They can meet with the experts in the areas they are most interested in, whether that is the chief economist or the fixed income team. "The ultra high-net-worth appreciate the diversity of opinion," Terry explains. "They maintain the relationship with their advisor [after the visit] because it gives them that perceived value of seeking out multiple sources and comparing notes." After visiting, Terry says, clients often consolidate their various financial relationships with the Wells Fargo advisor.
Why are clients so will to consolidate at that point? Terry believes that is because "once they're convinced you understand their issues—that level of trust goes up."
A spokesperson at Merrill Lynch Bank of America agrees, saying: "What we've seen is that more than two-thirds of clients and prospects express a willingness to consolidate with a primary provider if that advisor could meet a broad set of needs."
Tom Fickinger, head of advisor growth and development for Merrill Lynch U.S. Wealth Management advised advisors to stick to best practices: planning and contact, contact, contact. "We see the best advisors take a planning approach to the practice. It's not just an emotional decision; the markets are tough. It's really based on what the client is trying to accomplish, and looking at multiple scenarios." He says that advisors need to "look at the big picture and not get caught up in today."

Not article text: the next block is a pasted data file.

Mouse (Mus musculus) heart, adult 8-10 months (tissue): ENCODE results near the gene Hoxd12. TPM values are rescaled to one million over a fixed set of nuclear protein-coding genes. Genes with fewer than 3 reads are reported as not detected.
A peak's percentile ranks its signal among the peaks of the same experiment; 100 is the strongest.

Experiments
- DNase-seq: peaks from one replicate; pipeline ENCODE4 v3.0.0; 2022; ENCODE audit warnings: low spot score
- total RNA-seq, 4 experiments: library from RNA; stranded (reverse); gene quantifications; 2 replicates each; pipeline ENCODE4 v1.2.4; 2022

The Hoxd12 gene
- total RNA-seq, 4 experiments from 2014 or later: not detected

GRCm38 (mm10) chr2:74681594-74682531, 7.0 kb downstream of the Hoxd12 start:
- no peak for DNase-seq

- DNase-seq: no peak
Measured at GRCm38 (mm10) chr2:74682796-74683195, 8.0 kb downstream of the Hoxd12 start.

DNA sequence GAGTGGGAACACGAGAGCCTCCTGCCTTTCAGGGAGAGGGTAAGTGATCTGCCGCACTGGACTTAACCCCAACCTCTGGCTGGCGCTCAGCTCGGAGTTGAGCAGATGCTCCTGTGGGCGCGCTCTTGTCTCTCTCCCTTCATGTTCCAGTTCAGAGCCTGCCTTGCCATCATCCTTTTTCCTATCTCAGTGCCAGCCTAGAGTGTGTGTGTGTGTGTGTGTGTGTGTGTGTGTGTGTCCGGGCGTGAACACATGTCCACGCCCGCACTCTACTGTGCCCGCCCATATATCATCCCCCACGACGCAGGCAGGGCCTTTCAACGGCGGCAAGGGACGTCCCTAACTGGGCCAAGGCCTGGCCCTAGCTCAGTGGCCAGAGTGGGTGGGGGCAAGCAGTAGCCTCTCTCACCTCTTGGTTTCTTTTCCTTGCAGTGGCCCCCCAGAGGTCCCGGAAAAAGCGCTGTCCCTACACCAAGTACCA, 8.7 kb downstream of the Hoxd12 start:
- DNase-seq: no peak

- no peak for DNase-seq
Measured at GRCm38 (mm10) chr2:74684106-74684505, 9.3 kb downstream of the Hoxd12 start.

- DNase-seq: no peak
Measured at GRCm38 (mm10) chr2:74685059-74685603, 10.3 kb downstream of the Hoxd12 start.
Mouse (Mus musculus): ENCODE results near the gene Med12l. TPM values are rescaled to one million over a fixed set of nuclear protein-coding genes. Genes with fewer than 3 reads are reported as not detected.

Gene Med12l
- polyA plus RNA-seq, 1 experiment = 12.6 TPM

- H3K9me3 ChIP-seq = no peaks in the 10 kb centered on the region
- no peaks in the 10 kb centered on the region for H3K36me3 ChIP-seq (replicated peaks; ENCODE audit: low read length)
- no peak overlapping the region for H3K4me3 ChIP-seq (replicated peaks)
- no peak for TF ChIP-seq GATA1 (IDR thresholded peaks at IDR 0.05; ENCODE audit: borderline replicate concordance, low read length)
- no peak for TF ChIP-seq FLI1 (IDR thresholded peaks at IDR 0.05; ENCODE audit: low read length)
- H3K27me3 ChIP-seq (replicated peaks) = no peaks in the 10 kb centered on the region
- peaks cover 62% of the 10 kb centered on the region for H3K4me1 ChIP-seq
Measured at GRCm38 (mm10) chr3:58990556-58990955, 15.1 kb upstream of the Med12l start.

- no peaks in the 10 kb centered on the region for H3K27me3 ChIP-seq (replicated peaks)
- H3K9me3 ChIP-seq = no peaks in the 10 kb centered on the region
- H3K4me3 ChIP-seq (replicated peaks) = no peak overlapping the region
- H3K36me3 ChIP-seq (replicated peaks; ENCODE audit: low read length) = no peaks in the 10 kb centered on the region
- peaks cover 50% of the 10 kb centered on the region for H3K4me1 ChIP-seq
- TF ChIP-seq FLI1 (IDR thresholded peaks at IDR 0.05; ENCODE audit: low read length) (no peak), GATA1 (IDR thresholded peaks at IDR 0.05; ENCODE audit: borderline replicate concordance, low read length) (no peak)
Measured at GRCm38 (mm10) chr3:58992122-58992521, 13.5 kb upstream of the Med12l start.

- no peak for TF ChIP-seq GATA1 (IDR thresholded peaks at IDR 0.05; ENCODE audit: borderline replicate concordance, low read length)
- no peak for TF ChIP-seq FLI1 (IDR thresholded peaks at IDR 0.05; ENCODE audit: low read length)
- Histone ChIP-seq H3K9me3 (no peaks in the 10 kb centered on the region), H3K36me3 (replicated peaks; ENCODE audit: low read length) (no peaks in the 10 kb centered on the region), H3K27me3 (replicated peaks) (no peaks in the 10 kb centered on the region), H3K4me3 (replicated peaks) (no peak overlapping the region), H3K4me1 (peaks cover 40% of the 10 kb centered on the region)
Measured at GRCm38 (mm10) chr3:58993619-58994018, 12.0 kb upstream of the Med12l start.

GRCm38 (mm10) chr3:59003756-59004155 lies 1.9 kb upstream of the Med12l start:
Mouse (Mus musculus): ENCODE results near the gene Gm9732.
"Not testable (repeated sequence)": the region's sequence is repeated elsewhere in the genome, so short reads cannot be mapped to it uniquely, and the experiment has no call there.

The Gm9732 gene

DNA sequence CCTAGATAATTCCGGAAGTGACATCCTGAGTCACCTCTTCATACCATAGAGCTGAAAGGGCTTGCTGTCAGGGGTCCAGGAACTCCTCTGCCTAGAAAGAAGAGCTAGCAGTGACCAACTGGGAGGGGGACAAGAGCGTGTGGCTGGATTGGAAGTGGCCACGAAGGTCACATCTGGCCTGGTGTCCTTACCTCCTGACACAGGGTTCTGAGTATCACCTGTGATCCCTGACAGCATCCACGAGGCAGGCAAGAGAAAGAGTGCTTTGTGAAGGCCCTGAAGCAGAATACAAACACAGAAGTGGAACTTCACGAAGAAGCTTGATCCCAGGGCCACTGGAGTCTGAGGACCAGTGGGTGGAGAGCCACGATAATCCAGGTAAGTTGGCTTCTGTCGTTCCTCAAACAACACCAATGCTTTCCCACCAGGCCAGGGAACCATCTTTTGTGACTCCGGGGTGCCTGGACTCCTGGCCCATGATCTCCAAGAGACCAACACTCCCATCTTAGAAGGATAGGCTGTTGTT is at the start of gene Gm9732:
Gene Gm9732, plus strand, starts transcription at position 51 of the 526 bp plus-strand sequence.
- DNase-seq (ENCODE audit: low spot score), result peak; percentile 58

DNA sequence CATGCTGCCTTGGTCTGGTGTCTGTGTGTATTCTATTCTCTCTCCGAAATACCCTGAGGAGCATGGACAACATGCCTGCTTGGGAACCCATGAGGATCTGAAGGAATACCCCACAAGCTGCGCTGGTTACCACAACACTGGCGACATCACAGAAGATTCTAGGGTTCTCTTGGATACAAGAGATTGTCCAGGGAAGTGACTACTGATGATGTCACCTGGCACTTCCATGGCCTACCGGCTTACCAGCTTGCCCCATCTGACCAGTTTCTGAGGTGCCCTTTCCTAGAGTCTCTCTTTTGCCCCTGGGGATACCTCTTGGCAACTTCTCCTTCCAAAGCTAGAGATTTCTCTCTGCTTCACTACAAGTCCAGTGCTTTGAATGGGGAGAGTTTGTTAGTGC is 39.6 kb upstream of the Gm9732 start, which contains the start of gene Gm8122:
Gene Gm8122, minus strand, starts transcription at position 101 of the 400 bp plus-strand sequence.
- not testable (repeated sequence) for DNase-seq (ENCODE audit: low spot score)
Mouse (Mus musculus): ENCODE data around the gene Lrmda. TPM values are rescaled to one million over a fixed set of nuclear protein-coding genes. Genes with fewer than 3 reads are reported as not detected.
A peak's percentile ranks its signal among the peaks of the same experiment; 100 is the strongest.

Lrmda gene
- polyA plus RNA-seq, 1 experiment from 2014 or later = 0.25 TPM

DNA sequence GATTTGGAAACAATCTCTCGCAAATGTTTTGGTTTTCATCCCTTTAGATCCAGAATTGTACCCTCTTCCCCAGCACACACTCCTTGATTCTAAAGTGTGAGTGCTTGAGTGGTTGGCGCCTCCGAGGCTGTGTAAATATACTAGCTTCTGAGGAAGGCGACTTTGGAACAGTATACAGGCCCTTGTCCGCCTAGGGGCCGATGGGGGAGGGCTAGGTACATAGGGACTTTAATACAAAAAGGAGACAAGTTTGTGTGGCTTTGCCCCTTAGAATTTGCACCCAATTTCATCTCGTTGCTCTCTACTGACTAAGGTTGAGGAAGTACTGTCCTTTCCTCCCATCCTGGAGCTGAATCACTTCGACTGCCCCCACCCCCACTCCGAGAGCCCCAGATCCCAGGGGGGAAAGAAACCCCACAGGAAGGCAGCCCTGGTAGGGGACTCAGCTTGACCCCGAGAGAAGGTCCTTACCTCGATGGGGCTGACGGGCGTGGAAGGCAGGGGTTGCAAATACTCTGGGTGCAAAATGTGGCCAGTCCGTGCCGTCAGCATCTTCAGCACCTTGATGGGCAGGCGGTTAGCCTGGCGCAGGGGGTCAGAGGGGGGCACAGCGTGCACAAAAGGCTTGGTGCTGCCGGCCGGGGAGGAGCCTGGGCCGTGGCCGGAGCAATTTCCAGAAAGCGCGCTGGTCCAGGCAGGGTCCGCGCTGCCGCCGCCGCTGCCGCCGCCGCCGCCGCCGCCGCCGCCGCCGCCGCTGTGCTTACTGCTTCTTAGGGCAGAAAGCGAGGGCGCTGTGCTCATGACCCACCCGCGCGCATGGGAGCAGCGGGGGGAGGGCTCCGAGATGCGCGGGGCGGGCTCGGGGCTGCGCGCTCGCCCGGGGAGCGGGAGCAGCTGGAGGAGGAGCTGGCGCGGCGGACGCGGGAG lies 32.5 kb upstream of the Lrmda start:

Fickinger stresses the oft-repeated advice that staying in touch is even more critical in turbulent times. "Clients want to be reassured when markets are difficult," he says. "We're making sure we have continued contact," he says, adding that most advisors have pared down their book of business. "They don't handle hundreds of accounts so they can spend more time with the client, especially during times like these," he observes.